The long and meandering course of justice finally arrived Tuesday afternoon for the family of third-generation Marine officer George M. Van Orden.
After 4½ years of delays, two trials and a revolving door of attorneys, the day of reckoning finally came for 27-year-old M. , who slammed into Van Orden’s car at 90 mph, fatally injuring him, while fleeing state police on Midlothian Turnpike.
But for a moment during Tuesday’s hearing before the Richmond man received a 30-year prison sentence, it appeared Van Orden’s family might have to wait again. newest attorney, Charles C. Cosby Jr. – the defendant’s eighth lawyer since he was charged in March 2013 – asked for a continuance so he could better serve his client.
But Chesterfield County prosecutor Ken Chitty wasn’t having it.
“There’s no reason to delay this,” Chitty told the judge, noting that has been represented by seven other attorneys and they were granted nine earlier delays.
Chitty also noted that Van Orden’s wife, Marina, who was severely injured in the crash, wrote in her victim impact statement that one of the most stressful things she’s endured has been the repeated court delays.
Chesterfield Circuit Judge T.J. Hauler would not allow another one.
“All of the families need to have some closure to this,” Hauler said from the bench, also recognizing the many members of family in the courtroom.
After hearing arguments from both sides, Hauler imposed a jury’s recommended sentence of 30 years in prison: 20 years for felony murder in the death of Van Orden, 73; five years for hit-and-run driving; three years for eluding police; and two years for possession of controlled drugs.
In June, the jury found guilty on all counts after a four-day trial. ‘s first trial in April 2016 ended in a mistrial.
On Tuesday, Cosby called three witnesses who variously described as a “great father” who helped and cared for others and was respectful to his mother. The crash, Cosby said, was an accident of unintended consequences.
“He does have a good side to him,” Cosby said of , asking the judge to pare down the jury’s recommended punishment to allow him a chance – once he serves his time – to turn his life around.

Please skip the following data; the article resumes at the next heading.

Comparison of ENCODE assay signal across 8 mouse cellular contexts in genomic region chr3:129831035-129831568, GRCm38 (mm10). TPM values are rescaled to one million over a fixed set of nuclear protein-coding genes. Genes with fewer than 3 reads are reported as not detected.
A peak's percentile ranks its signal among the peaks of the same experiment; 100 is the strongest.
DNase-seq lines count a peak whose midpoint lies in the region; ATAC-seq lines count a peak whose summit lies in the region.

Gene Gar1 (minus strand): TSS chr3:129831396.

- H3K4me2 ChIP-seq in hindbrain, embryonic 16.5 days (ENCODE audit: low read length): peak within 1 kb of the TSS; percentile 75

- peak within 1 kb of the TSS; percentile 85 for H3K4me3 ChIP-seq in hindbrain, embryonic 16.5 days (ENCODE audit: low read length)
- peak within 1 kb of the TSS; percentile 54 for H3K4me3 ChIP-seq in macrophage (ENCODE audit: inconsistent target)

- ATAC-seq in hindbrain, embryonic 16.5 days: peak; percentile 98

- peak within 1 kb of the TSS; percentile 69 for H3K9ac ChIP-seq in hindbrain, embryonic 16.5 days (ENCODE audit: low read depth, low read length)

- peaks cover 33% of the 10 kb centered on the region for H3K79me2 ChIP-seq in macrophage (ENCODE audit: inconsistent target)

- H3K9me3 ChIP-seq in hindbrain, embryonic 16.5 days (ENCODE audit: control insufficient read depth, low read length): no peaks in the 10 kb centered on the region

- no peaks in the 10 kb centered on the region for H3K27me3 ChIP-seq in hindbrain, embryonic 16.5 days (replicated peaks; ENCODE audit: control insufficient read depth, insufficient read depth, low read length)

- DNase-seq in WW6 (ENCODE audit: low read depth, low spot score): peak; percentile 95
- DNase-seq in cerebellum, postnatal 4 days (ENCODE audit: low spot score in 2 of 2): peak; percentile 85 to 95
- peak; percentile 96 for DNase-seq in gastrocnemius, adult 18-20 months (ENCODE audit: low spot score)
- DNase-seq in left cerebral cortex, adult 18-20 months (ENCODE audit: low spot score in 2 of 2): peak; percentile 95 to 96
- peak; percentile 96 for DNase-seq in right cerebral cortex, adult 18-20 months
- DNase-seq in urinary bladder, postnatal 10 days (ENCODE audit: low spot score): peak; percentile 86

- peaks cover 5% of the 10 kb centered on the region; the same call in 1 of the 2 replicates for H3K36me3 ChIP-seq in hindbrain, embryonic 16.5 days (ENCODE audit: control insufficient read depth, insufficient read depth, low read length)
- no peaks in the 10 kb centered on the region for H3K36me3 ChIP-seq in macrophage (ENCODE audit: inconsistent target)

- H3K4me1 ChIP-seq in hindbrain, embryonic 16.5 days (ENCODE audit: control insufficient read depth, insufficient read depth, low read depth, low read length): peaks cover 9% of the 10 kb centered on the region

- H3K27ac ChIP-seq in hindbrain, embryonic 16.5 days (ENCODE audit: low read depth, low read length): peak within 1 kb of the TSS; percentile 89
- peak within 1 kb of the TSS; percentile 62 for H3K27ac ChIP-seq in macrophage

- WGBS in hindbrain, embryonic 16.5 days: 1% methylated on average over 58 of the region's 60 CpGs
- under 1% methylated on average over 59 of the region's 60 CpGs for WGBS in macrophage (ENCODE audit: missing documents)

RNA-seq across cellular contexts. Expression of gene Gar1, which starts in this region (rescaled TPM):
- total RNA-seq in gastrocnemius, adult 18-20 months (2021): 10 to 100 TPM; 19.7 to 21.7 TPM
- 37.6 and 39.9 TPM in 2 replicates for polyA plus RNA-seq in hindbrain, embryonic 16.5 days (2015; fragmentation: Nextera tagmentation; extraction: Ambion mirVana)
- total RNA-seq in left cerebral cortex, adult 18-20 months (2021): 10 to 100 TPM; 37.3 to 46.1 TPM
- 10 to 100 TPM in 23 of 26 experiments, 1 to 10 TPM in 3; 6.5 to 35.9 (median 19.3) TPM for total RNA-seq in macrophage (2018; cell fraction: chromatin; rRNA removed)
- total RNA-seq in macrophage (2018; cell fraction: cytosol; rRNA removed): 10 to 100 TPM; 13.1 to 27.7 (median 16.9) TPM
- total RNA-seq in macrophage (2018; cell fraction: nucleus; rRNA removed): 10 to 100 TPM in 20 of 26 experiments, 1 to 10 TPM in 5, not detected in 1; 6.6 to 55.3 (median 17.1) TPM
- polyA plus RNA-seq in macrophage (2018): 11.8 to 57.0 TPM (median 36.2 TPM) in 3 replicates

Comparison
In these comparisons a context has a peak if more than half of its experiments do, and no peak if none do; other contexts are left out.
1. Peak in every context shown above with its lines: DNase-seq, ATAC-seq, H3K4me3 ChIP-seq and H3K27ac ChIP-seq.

But Chitty reminded the court that it was who twice sought to be tried by a jury, “knowing full well what the consequences were.”
And Chitty said the choices made “were every bit intentional”: He chose to step on the gas and elude police, he chose to accelerate to 90 mph, he chose to run a red light that triggered the fatal crash, and he chose to jump from his wrecked vehicle and run away.
Chitty also noted that while was incarcerated, he made a series of phone calls to friends and family and, in one of those calls, he admitted to seeing state troopers direct him to pull over at the Powhite Parkway toll plaza at Midlothian Turnpike – where the pursuit originated.
But , in the call, said he decided to flee. He would have gotten away, he said, had he been driving a car instead of a 2002 GMC Yukon XL.
“The facts we have are egregious,” Chitty told the court.
State troopers looking for equipment violations first tried to stop at the toll plaza, after noticing there was no tread on his front tires and the steel cords were pushing through rubber. After one, and then several, troopers called for him to stop, accelerated toward Midlothian Turnpike, according to evidence.
Two troopers jumped into a police cruiser and pursued him. , who has prior convictions of assaulting a police officer and distribution of drugs, ran over curbs and around other vehicles as he fled, sideswiping two vehicles. Heading west, ran a red light at Moorefield Parkway and T-boned Van Orden’s car as he was turning left to head east on Midlothian Turnpike.
Van Orden and his wife had just finished dinner at a nearby Olive Garden.
After impact, jumped from his SUV and tried to carjack another driver before fleeing into nearby woods. A short time later, Chesterfield police officers who responded spotted in the woods and, as they took him into custody, he was chewing on a plastic bag containing a white substance. A sample retrieved by police tested positive for oxycodone.
Van Orden, who suffered blunt force trauma to his chest, died the next day at VCU Medical Center. His wife suffered a cracked shoulder blade and sternum, shattered ankle and bleeding on her brain.
Van Orden, who served two tours in Vietnam, had served 26 years in the corps before retiring as a lieutenant colonel. He followed in the footsteps of his father, who retired as a brigadier general, and his grandfather, who retired as a colonel.
“He was Marine blood, and he passed on Marine blood to me,” Van Orden’s son, George K. Van Orden, told The Times-Dispatch four years ago.
After was sentenced Tuesday and his family left the courtroom, the judge gave a special nod to Van Orden’s family in the audience.
“I don’t know how you’ve held up as well as you have,” Hauler told Van Orden’s wife and two daughters, offering his condolences.
“He was a hell of a Marine,” the judge added.
And in a tribute to Van Orden and his family, the judge intoned the corps’ famous motto: “Semper fi!”